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Rush to judgment: Plato's lesson on 'eating our young'

Part five of a five-part series

Over the course of the past five months, we’ve been discussing the type of after-action analysis I’ve heard described as “eating our young.”

Throughout this series of articles, we’ve used the example of an October 2012 incident in which two St. Paul (Minn.) officers were ambushed by a gunman. Officer Daniel King was struck twice, once in the back and once in the left forearm. His partner, Officer Brian Wanschura, was unhurt and is credited with helping to save his partner’s life.

Keeping in mind what you’ve learned in previous articles about how the body and mind work under extreme stress — and the flawed conclusions one might make when not given all the information Officers King and Wanschura had that night — we go one step further in our examination.

Here, we will finally hear the officers’ stories from their perspective. As you listen to the officers’ responses during the unedited interview below, try to identify those stress factors — both body and mind — and their effects on the officers’ actions and choices.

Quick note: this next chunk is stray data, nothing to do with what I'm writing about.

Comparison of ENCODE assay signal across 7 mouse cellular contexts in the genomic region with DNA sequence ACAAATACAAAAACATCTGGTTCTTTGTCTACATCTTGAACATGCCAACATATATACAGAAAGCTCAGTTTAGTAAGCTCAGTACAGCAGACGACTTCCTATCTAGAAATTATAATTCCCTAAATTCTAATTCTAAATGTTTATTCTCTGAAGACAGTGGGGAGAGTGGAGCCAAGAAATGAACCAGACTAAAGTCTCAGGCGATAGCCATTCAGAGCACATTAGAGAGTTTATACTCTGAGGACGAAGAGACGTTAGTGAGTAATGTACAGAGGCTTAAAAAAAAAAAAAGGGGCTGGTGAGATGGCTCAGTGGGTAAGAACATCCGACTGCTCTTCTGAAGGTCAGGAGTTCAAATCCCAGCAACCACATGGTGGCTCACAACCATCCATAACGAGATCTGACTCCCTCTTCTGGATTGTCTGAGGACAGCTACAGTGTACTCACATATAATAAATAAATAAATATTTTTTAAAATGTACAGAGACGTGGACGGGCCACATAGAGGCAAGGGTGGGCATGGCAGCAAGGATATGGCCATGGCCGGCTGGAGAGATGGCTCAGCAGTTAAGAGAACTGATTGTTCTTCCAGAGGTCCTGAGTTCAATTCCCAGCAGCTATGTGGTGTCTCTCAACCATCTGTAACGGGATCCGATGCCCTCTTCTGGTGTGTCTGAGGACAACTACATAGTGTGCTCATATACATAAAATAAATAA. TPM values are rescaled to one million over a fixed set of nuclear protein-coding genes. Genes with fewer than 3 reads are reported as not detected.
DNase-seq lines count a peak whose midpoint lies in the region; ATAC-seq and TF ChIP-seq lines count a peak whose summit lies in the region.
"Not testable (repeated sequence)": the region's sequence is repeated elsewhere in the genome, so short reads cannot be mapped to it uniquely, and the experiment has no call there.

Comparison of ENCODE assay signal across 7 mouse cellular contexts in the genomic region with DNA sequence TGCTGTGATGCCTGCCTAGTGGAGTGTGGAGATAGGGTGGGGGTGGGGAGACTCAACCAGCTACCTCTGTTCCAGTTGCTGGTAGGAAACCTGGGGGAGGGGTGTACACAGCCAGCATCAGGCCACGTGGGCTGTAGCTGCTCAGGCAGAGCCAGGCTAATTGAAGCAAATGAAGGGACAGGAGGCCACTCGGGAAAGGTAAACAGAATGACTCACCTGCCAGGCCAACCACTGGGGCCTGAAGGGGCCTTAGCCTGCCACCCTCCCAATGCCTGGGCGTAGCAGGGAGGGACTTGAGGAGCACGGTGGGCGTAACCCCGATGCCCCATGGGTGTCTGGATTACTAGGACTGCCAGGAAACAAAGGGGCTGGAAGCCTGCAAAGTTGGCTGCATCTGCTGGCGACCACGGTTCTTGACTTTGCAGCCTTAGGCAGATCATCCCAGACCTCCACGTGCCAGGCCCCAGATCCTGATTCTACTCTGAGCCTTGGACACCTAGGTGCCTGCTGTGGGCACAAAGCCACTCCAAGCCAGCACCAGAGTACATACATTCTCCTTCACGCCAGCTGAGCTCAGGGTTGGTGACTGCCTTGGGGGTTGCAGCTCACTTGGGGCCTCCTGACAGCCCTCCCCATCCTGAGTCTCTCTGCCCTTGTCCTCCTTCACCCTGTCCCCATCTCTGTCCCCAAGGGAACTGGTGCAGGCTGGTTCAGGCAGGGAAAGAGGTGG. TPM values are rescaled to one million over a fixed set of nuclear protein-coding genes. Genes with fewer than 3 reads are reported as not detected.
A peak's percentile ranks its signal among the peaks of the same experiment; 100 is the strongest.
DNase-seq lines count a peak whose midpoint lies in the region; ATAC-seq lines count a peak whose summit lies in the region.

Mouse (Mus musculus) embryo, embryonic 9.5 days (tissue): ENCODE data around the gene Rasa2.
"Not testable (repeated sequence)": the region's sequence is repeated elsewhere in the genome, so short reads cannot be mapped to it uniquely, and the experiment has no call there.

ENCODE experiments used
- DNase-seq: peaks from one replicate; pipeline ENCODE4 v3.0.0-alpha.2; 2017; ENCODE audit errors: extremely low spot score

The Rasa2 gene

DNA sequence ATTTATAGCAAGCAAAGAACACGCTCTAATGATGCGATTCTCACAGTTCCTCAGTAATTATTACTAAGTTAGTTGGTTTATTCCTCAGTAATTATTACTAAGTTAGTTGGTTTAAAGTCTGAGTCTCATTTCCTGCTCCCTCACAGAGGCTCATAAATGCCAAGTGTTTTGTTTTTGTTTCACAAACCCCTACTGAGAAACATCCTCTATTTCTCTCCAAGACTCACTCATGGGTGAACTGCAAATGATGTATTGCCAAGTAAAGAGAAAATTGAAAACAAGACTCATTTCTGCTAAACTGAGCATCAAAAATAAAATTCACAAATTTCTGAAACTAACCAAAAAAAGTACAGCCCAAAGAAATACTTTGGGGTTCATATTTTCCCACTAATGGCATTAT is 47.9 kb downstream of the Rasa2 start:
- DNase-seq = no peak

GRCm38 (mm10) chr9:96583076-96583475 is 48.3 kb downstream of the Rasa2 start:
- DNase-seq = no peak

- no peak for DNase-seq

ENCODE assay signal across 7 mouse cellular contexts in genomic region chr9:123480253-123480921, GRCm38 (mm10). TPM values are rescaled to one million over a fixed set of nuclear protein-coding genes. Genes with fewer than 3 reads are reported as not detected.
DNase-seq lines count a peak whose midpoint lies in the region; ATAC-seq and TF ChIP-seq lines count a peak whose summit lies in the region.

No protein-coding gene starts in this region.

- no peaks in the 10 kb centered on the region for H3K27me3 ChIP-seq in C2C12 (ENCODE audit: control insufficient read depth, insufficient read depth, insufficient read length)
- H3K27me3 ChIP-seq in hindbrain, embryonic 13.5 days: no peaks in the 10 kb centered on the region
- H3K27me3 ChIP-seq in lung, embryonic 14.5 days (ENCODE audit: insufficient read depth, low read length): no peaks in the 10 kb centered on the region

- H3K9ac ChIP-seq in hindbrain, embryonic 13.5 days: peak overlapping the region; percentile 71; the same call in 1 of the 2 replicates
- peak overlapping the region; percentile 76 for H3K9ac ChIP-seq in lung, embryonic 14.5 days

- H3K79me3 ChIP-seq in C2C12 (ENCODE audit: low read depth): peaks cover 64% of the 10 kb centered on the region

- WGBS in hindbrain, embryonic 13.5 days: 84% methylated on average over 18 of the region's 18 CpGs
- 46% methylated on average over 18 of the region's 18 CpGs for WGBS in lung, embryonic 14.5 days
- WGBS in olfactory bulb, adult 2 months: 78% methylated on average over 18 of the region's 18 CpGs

Don’t Expect Perfect
So, now we have a lot more information and answers to some of our questions. As a trainer, I’d love to attend a formal OIS review presentation by these two officers. Better still, I’d love sit down and talk with each individually to delve even deeper into their perceptions of what happened that night.

Here’s what we now know. The officers were aware of a call involving a suspect who had taken weapons — a shotgun and crossbow. They see someone walk by with what appears to be a pipe. As they approach the suspect he starts to take what turns out to be a shotgun off his shoulder and Officer King fires at the suspect.

The suspect flees into the area of the parking lot. The officers follow in their speeding squad car. 

Officer Wanschura opens his door to go in foot pursuit of the suspect. The suspect fires and a 12 gauge slug rips through the door into Officer King’s arm. A second slug punches through the squad car and into King‘s vest. 

Wanschura — unaware of his partner’s injury — steps from the squad car. The squad hasn’t stopped as he anticipated, and he loses his footing and falls to the ground. 

Why? Because under stress stuff happens! But he is a highly trained motivated police officer. He orients himself towards the would-be murderer and from a grounded shooting position opens fire.

The suspect is focused on the squad car as his target — remember that stress affects bad guys, too —which allows Wanschura time to get up and continue firing.

The threat is stopped. King is mentally and physically prepared to administer self-care, potentially saving his own life. 

This is a great example of good police work, training and warrior mindset and that is why I chose it. And even though it’s a great example, it isn’t perfect, is it? This raises two important points: